So, it’s been a little while since Ursala K. LeGuin died. When I was young enough that I was the target audience for a Wizard of Earthsea, I was reading other things. The stories that shaped my childhood love affair with fantasy were the Last Unicorn and Alanna: The First Adventure and The Chronicles of Prydain. I read Narnia without having any religious background, so for me it was just a joyous fantasy that (for some reason) had Santa Claus in it…
But I digress. I felt it was important to mention that Le Guin and Earthsea came much later for me because I want to divorce myself from the (dubious), “nostalgia” conversation that seems to pop up when we discuss things we enjoyed in our childhood. I will admit – once I got around to Earthsea I was fascinated by her wizard; Ged/Sparrowhawk. Here was a hero (more on this later) whose story is almost entirely centered around grief and guilt for a past transgression of pride.
Ged is a powerful, creative, talented magic-user in The Wizard of Earthsea. He is young but intensely capable. He is also unafraid to devote himself to the hard work that comes along with his wizardry, despite his natural talent. He doesn’t give up when things get too hard. But man, his pride is brutal. He takes an instant dislike to a fellow wizard-student and does something unforgivable in an attempt to one-up that kid.
His action has consequences that ripple out from his own life and affect numerous others but for him, the terror and shame of what he has done nearly destroy him. He goes into solitude, retreats from human contact, and even takes a quiet, low-status post once he is named as a Wizard.
Despite all this, the reader is drawn through his journey to redemption; and along the way, Ged becomes something more. Eventually, Ged learns that whatever shameful thing lies in our past, we must confront our issues and deal with them to become our best selves. Ged is an excellent role-model.
Now, here’s the thing… I’ve seen, from the darker, deplorable corners of our community, a tendency to downplay LeGuin and her writing. I’ve seen especially, a tendency to refer to Ged’s story as boring and unheroic because LeGuin doesn’t focus on the great battles and dashing heroism of the blond, blue-eyed heroes of old! But let’s not twist the facts. As one of those blond, blue-eyed heroes once said,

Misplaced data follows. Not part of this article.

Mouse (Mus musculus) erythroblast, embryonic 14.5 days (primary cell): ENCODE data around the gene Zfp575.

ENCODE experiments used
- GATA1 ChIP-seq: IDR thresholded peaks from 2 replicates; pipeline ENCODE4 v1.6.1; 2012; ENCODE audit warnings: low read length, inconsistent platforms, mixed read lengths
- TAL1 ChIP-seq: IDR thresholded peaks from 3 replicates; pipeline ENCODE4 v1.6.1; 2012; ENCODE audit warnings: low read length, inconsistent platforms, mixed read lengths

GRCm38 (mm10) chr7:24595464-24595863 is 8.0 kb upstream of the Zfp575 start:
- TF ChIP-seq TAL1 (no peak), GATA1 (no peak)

PRINCE LIR: But what’s left on earth that I haven’t tried? Giants, ogres, black knights, terrible tasks, fatal riddles! Molly, for her sake I’ve become a hero, but my great deeds mean nothing to her!
–The Last Unicorn, Peter S. Beagle
See, that’s the thing. Ged defeats dragons, travels to the ends of the earth, faces down dark artifacts, and the deceptions of sorceresses… Ged does all the things that heroes do. But they aren’t the important part of Ged’s story. The “Great Deeds” are a backdrop to a character who can do all the great things in the world but can’t face his own inner turmoil. He literally runs (well, or sails) from one disaster to the next constantly striving but his struggle is always, only, with himself.
It’s easy to laugh at a story like that, right? If all you want is flashing lights and mighty-muscled barbarians then there is plenty of that in fantasy for your enjoyment. But Ged is a subtle character – and Le Guin was acutely conscious of the decision to write a fantasy for a younger audience. And what better fantasy for a young audience than one that doesn’t ever talk down them, gives them a humble but powerful hero with dangerous flaws, and then presents the idea that to be our best selves, to become who we truly want to be, we should accept help and never run from our own demons.